"It sends out an explicit signal: we are part of Europe," said one of the brains behind the scheme. "The little Englanders who want out of Europe are the only ones driving on the left-hand side. We've been the smaller relative dominated and having to copy their ridiculous ways for too long. No more. Just think, this will be an indignity for little England – isolated in Europe and pootling along in the slow lane on the left," he added. They are concerned, however, that opponents of the move to the right might mobilise under the emotive slogan: "Proud to be left." Some fear that when the plans go public, the charismatic MP George Galloway would not be prepared to stand on the sidelines but would launch his own appeal: "Stay left, hard left."
The BBC took the day to remember their best April Fools' prank ever -- the annual spaghetti harvest. (more...)
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Why TV journalists ‘test the system’ with stunt reporting: It sometimes works

New York Post | BBC | The New York Times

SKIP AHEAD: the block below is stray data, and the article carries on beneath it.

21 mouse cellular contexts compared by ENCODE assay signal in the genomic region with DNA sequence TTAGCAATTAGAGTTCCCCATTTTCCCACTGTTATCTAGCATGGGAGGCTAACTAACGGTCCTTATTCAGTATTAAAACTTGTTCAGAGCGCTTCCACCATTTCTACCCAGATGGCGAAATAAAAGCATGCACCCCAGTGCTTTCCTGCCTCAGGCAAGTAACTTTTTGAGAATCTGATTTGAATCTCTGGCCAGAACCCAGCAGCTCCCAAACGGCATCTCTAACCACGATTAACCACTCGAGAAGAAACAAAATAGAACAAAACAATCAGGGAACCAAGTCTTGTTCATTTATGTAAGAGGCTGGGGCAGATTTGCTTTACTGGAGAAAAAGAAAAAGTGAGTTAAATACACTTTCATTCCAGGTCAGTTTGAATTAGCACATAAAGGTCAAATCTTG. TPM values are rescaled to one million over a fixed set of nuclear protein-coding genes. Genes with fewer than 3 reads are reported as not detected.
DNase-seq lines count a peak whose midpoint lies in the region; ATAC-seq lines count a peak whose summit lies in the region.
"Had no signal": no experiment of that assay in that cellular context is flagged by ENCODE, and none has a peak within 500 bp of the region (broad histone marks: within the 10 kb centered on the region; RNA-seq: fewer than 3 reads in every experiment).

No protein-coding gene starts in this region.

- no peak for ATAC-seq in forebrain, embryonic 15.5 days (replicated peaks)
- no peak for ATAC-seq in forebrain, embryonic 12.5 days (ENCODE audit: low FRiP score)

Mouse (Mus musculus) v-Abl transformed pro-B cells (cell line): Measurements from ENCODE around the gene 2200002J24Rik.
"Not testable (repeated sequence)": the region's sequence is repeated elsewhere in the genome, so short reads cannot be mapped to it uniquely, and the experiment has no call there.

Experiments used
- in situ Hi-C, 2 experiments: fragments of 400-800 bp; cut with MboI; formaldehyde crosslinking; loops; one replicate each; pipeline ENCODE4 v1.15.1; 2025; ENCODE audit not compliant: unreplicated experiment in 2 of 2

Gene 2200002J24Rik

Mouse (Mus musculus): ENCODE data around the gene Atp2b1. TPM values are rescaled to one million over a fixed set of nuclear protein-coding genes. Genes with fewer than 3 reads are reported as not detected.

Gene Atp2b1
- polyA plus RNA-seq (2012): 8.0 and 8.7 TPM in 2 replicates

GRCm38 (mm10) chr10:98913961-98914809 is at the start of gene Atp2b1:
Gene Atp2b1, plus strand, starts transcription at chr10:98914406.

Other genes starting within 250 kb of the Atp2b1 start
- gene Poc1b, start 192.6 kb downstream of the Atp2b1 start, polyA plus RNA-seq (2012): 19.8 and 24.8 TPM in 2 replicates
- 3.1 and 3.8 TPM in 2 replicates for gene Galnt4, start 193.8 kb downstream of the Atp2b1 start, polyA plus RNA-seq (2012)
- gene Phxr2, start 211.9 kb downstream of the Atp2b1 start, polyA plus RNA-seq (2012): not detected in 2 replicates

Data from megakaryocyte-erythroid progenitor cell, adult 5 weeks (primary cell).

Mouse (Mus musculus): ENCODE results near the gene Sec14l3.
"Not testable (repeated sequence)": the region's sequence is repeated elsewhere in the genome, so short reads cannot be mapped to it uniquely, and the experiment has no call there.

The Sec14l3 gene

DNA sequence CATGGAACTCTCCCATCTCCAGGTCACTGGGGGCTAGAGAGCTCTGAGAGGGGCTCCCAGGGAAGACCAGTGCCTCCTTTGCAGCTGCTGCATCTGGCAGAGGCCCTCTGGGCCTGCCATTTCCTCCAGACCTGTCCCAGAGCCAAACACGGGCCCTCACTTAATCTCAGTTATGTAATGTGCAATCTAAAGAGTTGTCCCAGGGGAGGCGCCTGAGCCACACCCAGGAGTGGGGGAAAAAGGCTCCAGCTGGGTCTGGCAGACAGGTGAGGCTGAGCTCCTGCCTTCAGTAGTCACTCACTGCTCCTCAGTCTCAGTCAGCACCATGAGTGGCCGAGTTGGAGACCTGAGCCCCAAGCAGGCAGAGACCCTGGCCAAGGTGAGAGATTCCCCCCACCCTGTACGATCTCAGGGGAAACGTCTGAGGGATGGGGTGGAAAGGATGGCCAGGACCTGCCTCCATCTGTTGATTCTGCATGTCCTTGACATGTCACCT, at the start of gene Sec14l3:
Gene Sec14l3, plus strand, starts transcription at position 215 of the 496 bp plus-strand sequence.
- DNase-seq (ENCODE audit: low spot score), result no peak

On Tuesday, two CNN producers tried to sneak into the World Trade Center site. Several times. They were arrested, Larry Celona, Kevin Fasick and Bruce Golding reported for the New York Post.
Connor Boals, 26, and Yon Pomrenze, 35, made multiple attempts to get onto Ground Zero before being arrested shortly after 2 p.m., law enforcement sources said. The pair initially tried to get through a gate at Vesey and Washington streets, with a source saying they told the cop who stopped them that “if a 16-year-old could get on the site, they should be able to get in.”
Yon Pomrenze, left, and Connor Fieldman Boals, are shown after their arrests on Tuesday, March 25. Both men were been charged with criminal trespass, obstruction of governmental administration and disorderly conduct after trying to forcibly push their way through a controlled gate at the World Trade Center Construction site in New York City. A spokeswoman for CNN said the men were in the area to do a story about the recent security breaches and were not asked to sneak onto the site. (AP Photo/Port Authority of New York and New Jersey)
They weren't, and both have been charged with trespassing, Celona, Fasick and Golding reported, as well as disorderly conduct and obstructing governmental administration. (more...)